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You Could Have Bought A Good Used Car For That!
Posted by Mike Morrow on 2 Apr 2000, 10:15 p.m.
I first saw an HP ad for the HP-35 in "Scientific American" in Spring, 1972. I was an EE undergrad at Ga. Tech, and I still remember the storm of interest that this model caused. I remember discussing with a fellow student the "HP Journal" article that described the cordic algorithms the HP-35 used. We couldn't imagine why it would be important to worry much about fast algorithms for a calculator, since it would give answers faster than one could use them no matter what method was used. I also remember a friend purchasing an HP-45 for $400 in 1973. We taunted him with comments like "you could have bought a good used car for that!" Envy makes a person say things like that.
By the time I graduated in 1974, the only calculator I could afford was a four function Bomar 901. My Dietzgen slide rule still carried most of the load, and continued to do so through the Navy officers' nuclear power school I attended. There calculators were prohibited and part of the math training involved the best course in slide rule usage I've ever had.
My first HP calculator was the HP-67. While reactor controls officer on a submarine, I programmed it to carry out the set of moving average calculations required for the nuclear power plant calorimetric procedure, in which thermal data is collected while at high power operation and used to compute an adjustment to the nuclear power level instrumentation. This cut the time required to perform this procedure by 50 percent. I also used the HP-67 when I was officer of the deck to enter radar range and distance data and compute a time and closest point of approach to other sea traffic when we operated on the surface. An HP-97 was eventually purchased with government funds.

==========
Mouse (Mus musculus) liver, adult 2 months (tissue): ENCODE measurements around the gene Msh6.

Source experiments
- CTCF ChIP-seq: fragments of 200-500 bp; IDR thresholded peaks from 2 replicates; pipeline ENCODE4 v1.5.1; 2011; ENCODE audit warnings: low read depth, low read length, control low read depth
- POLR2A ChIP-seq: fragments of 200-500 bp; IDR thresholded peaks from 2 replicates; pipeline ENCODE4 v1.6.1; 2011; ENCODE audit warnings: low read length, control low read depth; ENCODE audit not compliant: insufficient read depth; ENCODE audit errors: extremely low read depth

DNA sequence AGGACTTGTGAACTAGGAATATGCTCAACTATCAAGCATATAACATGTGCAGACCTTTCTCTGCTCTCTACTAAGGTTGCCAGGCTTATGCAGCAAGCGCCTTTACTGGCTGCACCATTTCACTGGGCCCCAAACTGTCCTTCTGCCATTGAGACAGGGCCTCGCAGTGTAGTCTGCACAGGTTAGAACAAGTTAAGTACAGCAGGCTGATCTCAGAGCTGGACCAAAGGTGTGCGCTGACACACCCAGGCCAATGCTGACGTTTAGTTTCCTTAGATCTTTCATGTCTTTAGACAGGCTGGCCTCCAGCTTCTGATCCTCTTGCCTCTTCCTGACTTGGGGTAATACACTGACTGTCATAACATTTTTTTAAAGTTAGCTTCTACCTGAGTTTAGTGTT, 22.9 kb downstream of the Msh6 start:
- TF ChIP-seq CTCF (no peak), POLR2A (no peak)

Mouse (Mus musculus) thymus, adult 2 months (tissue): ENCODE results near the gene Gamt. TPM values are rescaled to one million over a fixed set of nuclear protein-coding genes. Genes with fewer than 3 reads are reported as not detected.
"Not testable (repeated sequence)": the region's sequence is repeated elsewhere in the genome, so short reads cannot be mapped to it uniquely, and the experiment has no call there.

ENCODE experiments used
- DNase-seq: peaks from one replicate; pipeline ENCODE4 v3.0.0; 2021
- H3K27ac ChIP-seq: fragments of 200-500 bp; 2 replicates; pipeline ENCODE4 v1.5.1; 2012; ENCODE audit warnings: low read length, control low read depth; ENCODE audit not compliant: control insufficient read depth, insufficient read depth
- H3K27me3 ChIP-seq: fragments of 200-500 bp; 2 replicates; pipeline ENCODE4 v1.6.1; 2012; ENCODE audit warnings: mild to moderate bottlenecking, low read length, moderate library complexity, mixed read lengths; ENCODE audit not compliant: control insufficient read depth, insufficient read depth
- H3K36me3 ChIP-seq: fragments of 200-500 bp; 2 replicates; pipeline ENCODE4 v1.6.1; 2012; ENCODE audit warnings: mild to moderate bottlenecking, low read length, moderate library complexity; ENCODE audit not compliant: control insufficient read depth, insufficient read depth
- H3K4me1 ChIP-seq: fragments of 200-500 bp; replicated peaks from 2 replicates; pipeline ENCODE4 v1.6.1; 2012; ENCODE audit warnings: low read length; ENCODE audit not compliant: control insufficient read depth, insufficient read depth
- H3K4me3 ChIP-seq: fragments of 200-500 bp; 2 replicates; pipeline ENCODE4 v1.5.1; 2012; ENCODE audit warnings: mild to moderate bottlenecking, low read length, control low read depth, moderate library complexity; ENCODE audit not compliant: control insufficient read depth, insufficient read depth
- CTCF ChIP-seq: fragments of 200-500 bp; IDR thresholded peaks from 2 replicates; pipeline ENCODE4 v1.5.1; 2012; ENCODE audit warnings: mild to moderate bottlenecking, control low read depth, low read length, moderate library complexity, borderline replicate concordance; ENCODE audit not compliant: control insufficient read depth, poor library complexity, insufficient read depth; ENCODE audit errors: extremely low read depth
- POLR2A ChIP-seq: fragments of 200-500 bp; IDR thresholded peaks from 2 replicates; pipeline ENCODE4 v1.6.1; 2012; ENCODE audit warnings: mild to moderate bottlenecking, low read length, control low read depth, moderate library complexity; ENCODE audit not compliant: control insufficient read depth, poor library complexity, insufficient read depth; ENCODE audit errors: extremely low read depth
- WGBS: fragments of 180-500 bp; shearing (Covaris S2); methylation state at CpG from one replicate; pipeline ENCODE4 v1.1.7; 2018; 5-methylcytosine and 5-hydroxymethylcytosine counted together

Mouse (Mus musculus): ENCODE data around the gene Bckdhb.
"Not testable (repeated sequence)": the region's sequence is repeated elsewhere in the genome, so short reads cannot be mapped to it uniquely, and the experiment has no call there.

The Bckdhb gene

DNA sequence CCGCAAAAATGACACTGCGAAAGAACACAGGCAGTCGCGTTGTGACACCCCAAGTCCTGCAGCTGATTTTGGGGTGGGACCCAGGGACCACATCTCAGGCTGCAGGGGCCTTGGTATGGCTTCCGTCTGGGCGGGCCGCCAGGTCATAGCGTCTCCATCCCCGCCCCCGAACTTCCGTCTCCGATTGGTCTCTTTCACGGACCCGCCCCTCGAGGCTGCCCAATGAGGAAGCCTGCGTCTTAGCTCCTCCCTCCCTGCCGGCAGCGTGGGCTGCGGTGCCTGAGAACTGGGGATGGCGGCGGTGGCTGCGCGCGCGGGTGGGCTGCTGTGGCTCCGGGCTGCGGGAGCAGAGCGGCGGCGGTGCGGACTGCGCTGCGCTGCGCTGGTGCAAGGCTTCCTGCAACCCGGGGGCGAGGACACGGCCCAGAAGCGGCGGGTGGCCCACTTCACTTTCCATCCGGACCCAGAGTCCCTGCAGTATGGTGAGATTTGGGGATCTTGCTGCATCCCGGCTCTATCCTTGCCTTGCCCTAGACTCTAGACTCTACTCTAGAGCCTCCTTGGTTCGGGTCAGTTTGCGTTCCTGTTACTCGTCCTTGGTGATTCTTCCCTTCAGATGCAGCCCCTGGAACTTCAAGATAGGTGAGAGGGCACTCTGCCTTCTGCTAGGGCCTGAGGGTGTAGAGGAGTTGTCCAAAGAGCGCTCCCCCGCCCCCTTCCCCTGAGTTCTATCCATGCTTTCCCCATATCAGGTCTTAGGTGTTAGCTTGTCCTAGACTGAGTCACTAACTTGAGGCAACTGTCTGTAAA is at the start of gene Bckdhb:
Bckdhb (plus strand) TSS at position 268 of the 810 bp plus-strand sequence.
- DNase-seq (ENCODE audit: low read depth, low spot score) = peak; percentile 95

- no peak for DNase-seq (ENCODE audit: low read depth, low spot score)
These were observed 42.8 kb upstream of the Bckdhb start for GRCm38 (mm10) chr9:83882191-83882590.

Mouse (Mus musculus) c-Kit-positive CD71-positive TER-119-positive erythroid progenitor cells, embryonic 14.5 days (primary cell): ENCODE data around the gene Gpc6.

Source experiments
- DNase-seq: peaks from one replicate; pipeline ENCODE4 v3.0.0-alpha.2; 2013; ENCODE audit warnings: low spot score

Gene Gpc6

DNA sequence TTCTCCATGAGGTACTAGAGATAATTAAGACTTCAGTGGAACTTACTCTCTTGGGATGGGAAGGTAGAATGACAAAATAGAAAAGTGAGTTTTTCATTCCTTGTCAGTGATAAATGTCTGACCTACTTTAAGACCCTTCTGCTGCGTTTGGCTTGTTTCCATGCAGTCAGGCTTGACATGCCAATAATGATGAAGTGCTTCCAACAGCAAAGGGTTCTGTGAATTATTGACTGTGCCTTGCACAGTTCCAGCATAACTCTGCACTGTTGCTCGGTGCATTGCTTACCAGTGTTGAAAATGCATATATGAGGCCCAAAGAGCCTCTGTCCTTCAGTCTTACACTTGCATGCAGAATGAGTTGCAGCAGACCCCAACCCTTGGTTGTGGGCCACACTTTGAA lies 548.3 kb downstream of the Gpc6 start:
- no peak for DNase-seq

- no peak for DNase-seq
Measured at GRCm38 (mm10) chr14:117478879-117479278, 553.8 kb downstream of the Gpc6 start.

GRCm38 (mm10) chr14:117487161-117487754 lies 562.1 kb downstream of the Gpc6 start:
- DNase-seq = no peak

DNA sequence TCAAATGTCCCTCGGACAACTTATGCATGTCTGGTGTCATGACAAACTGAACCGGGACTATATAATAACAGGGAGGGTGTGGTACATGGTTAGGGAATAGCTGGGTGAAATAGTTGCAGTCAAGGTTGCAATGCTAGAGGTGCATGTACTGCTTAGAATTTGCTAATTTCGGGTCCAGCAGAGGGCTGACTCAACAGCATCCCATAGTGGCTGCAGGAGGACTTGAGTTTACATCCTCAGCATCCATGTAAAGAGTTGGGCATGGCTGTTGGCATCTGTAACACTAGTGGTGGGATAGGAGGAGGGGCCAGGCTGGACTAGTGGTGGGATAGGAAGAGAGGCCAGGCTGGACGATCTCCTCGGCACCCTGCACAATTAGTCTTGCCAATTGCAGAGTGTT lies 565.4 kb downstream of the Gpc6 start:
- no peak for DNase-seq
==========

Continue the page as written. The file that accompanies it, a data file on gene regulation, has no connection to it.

During this time I toyed with the latest TI machine, the TI-59. This calculator was actually faster and more powerful than my HP-67, but I never could keep one working for more than a few months.
I've continued to use HPs in my civilian engineering career. I've used the -41CX, -15C, -28S, 48GX, and many other HPs, since I now collect them. This began in 1978 when I traded a TI-58 for an old HP-35, which turned out to be one of the very earliest "red-dot" models. In an echo of one of your other correspondents, I am most attached to the HP42S, the best pre-RPL calculator ever made. Were HP interested, I could certainly give them some suggestions for enhancing and reintroducing this excellent machine (not likely, sadly).
Thanks for the wonderful information you've assembled at MoHPC. Now if only I could find a polynomial root-finding program optimized for the HP42S somewhere on the net...I just don't have time to write such stuff anymore!
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